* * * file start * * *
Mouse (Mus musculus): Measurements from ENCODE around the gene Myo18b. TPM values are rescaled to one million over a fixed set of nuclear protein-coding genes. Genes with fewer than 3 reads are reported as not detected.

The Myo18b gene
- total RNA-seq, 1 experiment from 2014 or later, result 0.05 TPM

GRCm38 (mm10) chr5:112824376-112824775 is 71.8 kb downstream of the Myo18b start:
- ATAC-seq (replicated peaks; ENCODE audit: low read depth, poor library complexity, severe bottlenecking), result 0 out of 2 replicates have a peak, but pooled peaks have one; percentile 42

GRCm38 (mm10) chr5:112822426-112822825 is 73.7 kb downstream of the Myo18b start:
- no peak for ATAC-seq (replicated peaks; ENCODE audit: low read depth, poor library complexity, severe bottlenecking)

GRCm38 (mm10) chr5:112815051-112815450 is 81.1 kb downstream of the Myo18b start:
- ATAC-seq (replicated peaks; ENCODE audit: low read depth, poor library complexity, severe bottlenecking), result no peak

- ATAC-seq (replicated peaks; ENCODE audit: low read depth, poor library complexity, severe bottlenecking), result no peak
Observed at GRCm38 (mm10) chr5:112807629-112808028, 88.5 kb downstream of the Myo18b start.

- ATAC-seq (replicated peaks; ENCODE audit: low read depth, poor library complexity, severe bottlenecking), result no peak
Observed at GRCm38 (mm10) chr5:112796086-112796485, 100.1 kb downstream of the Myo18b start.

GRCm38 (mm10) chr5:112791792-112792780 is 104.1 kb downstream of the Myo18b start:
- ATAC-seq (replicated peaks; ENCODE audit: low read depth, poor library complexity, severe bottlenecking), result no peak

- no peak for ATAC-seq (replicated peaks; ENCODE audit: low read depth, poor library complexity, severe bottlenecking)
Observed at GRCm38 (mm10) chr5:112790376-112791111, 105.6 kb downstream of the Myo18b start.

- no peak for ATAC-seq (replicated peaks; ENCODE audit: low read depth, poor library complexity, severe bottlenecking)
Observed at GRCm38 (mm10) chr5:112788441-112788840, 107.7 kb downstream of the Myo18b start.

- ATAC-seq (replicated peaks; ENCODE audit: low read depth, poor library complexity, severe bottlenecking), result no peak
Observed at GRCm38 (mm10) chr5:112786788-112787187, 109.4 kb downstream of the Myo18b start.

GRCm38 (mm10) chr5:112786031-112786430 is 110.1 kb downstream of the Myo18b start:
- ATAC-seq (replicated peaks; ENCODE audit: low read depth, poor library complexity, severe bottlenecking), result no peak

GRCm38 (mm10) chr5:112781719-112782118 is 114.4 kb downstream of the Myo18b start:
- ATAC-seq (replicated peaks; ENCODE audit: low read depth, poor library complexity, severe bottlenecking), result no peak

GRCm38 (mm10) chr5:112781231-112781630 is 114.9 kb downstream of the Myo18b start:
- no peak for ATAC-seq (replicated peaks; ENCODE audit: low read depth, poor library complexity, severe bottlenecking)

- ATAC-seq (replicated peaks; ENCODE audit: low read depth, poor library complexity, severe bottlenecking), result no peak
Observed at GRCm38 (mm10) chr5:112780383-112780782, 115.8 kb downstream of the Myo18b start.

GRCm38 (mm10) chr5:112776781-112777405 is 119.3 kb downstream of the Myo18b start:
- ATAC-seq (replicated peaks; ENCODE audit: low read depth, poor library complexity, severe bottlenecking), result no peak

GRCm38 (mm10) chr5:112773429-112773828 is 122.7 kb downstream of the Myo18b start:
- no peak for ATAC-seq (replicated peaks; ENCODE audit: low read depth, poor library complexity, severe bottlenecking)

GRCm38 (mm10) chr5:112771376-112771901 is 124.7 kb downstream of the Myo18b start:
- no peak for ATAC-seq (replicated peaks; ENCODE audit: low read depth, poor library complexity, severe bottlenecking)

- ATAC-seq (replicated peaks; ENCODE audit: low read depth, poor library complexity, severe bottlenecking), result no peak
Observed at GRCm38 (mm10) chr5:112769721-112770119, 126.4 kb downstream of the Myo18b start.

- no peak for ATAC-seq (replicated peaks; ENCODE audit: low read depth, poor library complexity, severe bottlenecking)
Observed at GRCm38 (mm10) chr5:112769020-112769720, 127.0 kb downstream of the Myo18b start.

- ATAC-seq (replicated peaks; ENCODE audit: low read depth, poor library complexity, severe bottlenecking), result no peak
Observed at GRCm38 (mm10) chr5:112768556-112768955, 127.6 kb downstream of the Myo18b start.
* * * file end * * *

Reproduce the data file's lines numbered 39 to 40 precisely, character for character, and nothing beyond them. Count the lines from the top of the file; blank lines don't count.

Observed at GRCm38 (mm10) chr5:112769020-112769720, 127.0 kb downstream of the Myo18b start.

- ATAC-seq (replicated peaks; ENCODE audit: low read depth, poor library complexity, severe bottlenecking), result no peak